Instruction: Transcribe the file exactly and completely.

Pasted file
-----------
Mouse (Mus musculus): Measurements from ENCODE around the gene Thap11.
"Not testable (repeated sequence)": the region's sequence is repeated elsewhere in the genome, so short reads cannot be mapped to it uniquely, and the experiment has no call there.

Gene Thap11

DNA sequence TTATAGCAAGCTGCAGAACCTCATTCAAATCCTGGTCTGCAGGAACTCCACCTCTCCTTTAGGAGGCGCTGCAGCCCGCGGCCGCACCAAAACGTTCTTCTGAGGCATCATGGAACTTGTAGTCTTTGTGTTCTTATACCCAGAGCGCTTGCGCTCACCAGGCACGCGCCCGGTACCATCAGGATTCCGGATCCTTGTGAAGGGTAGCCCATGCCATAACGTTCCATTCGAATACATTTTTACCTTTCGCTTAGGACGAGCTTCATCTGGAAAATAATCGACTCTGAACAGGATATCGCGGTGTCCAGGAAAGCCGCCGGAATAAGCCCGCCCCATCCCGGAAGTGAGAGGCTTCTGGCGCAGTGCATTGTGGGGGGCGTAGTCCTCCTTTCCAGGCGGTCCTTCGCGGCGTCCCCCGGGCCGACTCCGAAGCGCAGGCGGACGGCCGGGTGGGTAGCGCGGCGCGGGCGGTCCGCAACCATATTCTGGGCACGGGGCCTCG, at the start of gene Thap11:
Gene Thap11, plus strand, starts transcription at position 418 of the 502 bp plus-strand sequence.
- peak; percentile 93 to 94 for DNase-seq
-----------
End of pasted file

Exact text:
Mouse (Mus musculus): Measurements from ENCODE around the gene Thap11.
"Not testable (repeated sequence)": the region's sequence is repeated elsewhere in the genome, so short reads cannot be mapped to it uniquely, and the experiment has no call there.

Gene Thap11

DNA sequence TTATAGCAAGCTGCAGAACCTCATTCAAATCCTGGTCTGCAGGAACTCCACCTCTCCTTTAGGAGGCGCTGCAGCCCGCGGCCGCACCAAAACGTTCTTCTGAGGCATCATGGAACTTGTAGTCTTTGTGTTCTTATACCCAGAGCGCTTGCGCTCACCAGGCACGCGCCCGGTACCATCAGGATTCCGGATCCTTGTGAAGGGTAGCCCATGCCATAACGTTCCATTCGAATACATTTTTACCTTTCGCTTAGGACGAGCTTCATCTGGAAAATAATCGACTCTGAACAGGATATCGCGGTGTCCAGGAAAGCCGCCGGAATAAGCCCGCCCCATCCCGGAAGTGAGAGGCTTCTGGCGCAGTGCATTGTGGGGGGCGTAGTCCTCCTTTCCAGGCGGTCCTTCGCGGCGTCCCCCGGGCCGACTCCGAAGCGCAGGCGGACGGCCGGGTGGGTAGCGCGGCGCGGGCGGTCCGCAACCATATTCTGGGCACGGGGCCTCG, at the start of gene Thap11:
Gene Thap11, plus strand, starts transcription at position 418 of the 502 bp plus-strand sequence.
- peak; percentile 93 to 94 for DNase-seq